A common lamentation in the SEO world is that our stakeholders just “don’t get it.” They don’t understand what you do and why it’s valuable. They think that SEO is a bunch of snake oil and you just sit around all day spamming websites asking for links.
Of course, it would be great if your stakeholders just inherently knew that the reason their phone keeps ringing, or that the sales continue to roll in, is because of your brilliant SEO work. But if you do a good job of communicating results from the very beginning of your project, you won’t need to convince them (as much) — they’ll know.
Measure What Matters
Before we dive into the data, let’s first take a step back and consider what we actually need to measure. A common mistake we see in marketing reporting is overlong reports. Remember the last time you spent six hours putting together 28 pages of sizzling commentary? Even after all that work, no one was really interested in going through it, page by page or slide by slide. Not even you.
Why is that? Why do we create reports that are so incredibly long, crammed full of charts and data and three letter acronyms? Perhaps it’s insecurity — the more information, the better, right? Unfortunately we are not paid by the number of pounds of paper we can use up each month. Instead, we’re paid for our marketing know-how. Reporting is very important, but taking screenshots for hours every month isn’t exactly a great use of anyone’s time. What to do?
Monitoring vs Reporting
What is likely happening here is that you may be mistaking monitoring with reporting. Monitoring is the data, the day to day, the checking that the graph is indeed going up and to the right as you expected. Reporting is the result, the proof that you’re going in the right direction. Or, if you aren’t going in the right direction, the knowledge of what needs to be done to correct your course.
Instead of one report, you should actually have two — a diagnostics dashboard for your own use, and a report for your stakeholders.
The diagnostics dashboard is very much focused on the here and now. Are there errors in Google Search Console that you need to check out? What about that spammy new competitor in the map pack? Rankings have dropped. Why? These are the kinds of in-the-moment, actionable concerns that your dashboard should be bringing to your attention.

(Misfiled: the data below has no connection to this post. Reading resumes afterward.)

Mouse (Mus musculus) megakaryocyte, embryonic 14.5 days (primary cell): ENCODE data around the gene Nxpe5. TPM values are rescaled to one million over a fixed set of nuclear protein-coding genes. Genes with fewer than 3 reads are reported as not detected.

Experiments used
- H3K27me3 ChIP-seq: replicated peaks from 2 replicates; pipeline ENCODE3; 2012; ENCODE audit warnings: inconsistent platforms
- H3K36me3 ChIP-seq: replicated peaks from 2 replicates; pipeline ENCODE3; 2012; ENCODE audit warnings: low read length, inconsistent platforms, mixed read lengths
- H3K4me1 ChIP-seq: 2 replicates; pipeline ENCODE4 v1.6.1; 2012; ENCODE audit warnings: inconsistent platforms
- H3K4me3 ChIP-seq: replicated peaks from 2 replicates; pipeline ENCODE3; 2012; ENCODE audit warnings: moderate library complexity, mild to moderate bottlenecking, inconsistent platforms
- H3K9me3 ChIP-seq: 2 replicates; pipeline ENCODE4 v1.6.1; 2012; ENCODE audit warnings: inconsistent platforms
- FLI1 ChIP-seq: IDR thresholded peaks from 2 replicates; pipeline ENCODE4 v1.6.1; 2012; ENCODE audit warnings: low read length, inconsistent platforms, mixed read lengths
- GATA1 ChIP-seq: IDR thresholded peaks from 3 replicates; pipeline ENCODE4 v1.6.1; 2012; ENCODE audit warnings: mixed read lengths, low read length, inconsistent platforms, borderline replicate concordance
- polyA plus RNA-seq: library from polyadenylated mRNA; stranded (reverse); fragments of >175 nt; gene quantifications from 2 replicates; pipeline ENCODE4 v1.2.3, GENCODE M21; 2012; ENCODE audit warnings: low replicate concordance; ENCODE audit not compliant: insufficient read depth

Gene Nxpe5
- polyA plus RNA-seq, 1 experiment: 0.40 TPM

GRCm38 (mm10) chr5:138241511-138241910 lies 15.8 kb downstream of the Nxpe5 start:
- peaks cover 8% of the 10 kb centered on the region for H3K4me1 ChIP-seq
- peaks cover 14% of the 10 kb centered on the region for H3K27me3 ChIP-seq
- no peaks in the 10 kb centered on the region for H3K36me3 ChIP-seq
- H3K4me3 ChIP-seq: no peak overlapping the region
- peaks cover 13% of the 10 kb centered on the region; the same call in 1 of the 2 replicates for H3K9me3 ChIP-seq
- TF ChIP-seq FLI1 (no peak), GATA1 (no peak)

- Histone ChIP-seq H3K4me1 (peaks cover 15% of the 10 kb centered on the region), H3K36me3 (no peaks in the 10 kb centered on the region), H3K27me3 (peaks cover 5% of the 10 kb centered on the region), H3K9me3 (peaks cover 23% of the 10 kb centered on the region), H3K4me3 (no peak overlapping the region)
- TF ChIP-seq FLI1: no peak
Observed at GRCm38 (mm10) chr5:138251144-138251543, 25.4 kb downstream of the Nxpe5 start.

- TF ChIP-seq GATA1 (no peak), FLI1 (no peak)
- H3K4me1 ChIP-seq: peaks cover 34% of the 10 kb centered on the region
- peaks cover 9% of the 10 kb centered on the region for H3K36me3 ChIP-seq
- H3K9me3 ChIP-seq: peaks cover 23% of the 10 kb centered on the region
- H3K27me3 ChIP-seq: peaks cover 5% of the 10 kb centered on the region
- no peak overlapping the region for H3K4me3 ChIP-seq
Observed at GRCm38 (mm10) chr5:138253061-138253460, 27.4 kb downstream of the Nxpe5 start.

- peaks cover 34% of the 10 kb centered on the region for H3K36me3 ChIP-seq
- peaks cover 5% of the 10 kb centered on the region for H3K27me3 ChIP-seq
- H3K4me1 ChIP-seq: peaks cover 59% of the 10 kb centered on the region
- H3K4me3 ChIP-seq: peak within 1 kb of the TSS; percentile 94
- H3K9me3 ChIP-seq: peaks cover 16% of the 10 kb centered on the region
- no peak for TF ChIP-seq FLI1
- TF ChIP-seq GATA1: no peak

Here is a perfect, real-world example of why you need this dashboard. We had a client whose developers were a little heavy handed on the code updates. Knowing this, we were watching the site using Little Warden, making sure that their Google Tag Manager code was still present.
Then on the 6th of the month, right after a major site migration, we got a notification that the Google Tag Manager code was gone. We alerted the client and the developers and the code was back on in a few hours. Imagine if we’d waited until the end of the month to pull a report, only to realize that the code had been gone for most of the month — ever since the site migration!
Monitoring for these types of issues is very important, and if you solve the issue in a timely fashion, it doesn’t even need to be added to a report. Plus, the presence or absence of your GTM code isn’t going to tell you if you’re going where you need to go. It’s like the difference between strategy and tactics — posting on Instagram three times a day is a tactic, but without knowing the why, you won’t ever see the results you want from all this hard work.
Now that you have your diagnostic dashboard complete, what’s left to go into your report to your stakeholders? Results. Specifically, results tied to goals. It’s time to sit down and have an honest conversation with your stakeholders and find out what matters most to them.
Business Goals to KPIs to Metrics
First, you need to agree on business goals for your organization. Don’t just focus on so-called “marketing” goals. Instead, lay out all the goals. What are the major milestones that your organization needs to hit this year?
Here is a recent example from one of our clients:
- Increase qualified leads to 200/month.
- Have a qualified lead breakdown of 50% parts & service, 25% new equipment sales, and 25% used equipment sales.
These are great, measurable goals. You may have goals that are slightly less measurable. For example, “increase awareness” or “improve stakeholder engagement.” Though these can be turned into measurable goals, they’re going to need some work. Your job will be to shape these goals from formless nothings into goals that you can actually point to and say, “Yes, we got there!”
Now, back to your stakeholder’s goals. Let’s start with the first one: Increase qualified leads to 200/month. You might be tempted to track form fills in Google Analytics and call it a day. You can do better.
Note that our client specifically mentions qualified leads, not just any lead. And of course you want to be sure that leads via SEO are just as good as leads that come from other channels. There are several ways to accomplish this but a good way to start is to record the source of every lead and then see how leads via organic search are performing. See if there is a consistent percentage of unqualified to qualified leads each month, then see if you can improve that percentage.